After declassification of a number of files in 2015 relating to Netaji that were in the custody of the West Bengal State Intelligence Department, it transpired that Netaji lived beyond 1945. The Government of India tried to convince the people at large that Bose had perished in the air crash at Taihoku. The Shah Nawaz Khan Commission was entrusted to look into the matter.
Shaw Nawaz was made a minister of the Central Government. Safely ensconced in a coveted position at the instance of Nehru, he did what was expected of him and served the benefactor faithfully. Many important functionaries resorted to sordid lies in their evidence before the Khosla Commission which was set up in 1970. But in the report submitted by the last committee of Inquiry i.e. Mukherjee Commission in 2005, Justice Mukherjee categorically stated that Netaji could not have died in the air crash on that fateful day as there was no evidence of such a crash.
The Government of India under the stewardship of Nehru stalled all efforts to ascertain the truth. During World War II, a large part of the Soviet administration had moved to Omsk in Siberia to be far away from Germans. And it is to Omsk that Netaji sought to travel once it seemed that the end of war was imminent as per the version of a number of journalists and knowledgeable persons.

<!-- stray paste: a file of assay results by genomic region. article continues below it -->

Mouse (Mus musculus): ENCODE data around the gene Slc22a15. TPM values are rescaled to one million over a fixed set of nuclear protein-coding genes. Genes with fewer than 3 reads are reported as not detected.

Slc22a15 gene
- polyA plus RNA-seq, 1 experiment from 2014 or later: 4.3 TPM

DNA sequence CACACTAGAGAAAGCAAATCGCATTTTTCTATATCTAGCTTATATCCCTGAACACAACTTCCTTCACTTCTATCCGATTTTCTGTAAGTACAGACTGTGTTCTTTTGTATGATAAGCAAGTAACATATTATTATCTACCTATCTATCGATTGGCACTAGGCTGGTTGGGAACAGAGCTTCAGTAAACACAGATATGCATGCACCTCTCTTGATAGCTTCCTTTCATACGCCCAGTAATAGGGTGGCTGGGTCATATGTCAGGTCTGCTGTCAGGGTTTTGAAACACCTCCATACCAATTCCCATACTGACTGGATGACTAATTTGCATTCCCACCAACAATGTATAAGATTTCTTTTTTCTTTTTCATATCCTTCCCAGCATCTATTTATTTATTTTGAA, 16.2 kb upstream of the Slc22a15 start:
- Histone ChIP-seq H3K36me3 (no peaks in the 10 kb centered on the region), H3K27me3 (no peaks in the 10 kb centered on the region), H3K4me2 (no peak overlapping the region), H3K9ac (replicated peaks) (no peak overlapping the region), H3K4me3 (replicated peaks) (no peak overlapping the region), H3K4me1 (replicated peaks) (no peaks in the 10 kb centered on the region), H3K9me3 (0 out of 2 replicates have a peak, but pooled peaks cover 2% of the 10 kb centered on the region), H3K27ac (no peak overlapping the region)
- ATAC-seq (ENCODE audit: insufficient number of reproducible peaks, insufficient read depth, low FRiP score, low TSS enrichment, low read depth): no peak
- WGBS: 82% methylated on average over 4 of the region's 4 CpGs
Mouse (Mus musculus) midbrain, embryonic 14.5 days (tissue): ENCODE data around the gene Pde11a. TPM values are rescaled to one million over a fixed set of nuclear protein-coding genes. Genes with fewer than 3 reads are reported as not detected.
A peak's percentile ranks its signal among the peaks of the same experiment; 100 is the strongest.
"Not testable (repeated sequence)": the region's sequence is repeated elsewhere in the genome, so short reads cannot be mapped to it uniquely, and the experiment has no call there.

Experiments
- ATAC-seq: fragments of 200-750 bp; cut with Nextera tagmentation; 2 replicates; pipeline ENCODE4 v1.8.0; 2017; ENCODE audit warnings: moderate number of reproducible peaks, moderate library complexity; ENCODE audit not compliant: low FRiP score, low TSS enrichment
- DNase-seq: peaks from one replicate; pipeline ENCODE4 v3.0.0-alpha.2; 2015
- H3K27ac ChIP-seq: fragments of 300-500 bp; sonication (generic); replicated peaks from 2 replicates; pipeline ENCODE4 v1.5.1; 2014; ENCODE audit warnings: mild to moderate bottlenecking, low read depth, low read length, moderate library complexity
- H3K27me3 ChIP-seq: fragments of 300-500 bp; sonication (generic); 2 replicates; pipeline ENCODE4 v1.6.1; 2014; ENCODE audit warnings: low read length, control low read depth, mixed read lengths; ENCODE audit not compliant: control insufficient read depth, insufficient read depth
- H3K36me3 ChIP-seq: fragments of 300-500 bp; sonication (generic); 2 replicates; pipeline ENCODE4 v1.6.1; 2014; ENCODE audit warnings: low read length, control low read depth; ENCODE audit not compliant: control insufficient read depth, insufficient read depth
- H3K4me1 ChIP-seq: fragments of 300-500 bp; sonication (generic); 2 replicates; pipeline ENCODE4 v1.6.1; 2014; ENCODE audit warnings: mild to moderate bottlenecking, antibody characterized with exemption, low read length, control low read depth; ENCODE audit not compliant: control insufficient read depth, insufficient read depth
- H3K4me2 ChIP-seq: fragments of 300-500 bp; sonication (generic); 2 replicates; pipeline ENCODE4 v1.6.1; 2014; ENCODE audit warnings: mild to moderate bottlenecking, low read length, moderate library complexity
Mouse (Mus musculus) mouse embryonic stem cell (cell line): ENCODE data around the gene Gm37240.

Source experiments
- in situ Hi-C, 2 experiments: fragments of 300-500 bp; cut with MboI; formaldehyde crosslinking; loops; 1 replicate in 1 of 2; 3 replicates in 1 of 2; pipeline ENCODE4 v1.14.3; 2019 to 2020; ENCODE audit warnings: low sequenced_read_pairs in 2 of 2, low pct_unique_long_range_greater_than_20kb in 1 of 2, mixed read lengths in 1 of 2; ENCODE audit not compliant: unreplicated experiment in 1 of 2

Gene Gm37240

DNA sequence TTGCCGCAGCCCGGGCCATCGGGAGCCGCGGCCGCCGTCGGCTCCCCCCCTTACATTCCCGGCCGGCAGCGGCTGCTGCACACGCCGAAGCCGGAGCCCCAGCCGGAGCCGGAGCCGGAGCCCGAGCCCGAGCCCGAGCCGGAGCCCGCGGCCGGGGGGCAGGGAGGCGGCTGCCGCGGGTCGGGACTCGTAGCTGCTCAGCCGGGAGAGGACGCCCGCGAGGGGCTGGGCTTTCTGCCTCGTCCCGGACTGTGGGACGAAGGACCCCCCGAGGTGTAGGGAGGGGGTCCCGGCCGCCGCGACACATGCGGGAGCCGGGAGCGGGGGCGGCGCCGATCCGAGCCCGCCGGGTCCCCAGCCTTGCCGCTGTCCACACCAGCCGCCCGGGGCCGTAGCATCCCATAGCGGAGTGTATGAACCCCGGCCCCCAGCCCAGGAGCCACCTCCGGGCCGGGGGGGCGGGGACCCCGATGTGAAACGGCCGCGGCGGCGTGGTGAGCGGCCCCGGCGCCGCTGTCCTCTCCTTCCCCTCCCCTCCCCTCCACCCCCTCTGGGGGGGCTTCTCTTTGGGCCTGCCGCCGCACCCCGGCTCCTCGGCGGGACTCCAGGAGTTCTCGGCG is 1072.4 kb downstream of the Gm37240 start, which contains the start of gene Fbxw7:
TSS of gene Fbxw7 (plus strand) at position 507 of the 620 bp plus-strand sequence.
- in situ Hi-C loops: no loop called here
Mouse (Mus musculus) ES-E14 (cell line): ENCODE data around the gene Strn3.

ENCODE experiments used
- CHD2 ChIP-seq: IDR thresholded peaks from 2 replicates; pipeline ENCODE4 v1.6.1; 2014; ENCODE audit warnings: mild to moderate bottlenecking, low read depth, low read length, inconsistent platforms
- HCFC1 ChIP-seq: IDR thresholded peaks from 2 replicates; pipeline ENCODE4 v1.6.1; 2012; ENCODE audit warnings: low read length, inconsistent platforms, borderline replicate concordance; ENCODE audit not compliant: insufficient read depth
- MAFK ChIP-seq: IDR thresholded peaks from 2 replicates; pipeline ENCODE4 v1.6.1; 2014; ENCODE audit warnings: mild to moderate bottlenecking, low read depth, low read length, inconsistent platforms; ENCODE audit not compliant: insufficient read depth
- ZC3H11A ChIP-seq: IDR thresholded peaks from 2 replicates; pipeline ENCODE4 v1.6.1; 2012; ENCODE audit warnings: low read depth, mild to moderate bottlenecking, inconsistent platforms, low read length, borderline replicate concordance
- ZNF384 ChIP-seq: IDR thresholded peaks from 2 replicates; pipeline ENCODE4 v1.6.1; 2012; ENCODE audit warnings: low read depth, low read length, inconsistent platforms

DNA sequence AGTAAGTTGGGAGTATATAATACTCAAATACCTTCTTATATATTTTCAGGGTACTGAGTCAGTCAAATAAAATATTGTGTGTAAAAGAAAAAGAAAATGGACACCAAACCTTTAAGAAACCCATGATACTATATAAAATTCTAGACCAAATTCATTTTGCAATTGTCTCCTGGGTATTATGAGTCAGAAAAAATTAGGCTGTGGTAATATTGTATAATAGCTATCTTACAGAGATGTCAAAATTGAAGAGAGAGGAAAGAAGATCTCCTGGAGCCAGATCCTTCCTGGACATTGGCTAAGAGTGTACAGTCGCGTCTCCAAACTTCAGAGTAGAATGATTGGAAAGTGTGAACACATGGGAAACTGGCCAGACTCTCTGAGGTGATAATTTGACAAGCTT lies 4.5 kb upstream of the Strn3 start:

In a frantic attempt to prove Netaji’s death in the so-called air crash, Nehru had proceeded to a ridiculous length. According to the account of Chitra Bose, daughter of Sarat Bose, he brought a charred wrist watch and carried it to the house of Sarat Bose to show the sure sign of Netaji’s death. Sarat Bose emphatically stated ‘Jawahar, this is not the wristwatch of Subhas who wore a round-shaped one gifted to him by mother.’ Another act of nervous tension was when he abruptly pulled down the sari of Vijaylakshmi Pandit and made her sit down when she was about to blurt out enthusiastically about her revelation relating to Netaji in Moscow where she was sent as an ambassador. Radhakrishnan reportedly saw Subhas but nothing was heard from him thereafter. He was very loyal to Nehru and a great scholar and eventually became the President of India.